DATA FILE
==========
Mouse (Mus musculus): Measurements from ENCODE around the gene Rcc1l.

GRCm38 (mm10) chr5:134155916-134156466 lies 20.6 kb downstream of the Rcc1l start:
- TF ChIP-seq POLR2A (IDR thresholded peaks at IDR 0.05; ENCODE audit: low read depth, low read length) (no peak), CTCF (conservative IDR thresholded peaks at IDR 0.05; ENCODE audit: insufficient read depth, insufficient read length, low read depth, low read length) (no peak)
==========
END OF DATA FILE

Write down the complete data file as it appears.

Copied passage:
Mouse (Mus musculus): Measurements from ENCODE around the gene Rcc1l.

GRCm38 (mm10) chr5:134155916-134156466 lies 20.6 kb downstream of the Rcc1l start:
- TF ChIP-seq POLR2A (IDR thresholded peaks at IDR 0.05; ENCODE audit: low read depth, low read length) (no peak), CTCF (conservative IDR thresholded peaks at IDR 0.05; ENCODE audit: insufficient read depth, insufficient read length, low read depth, low read length) (no peak)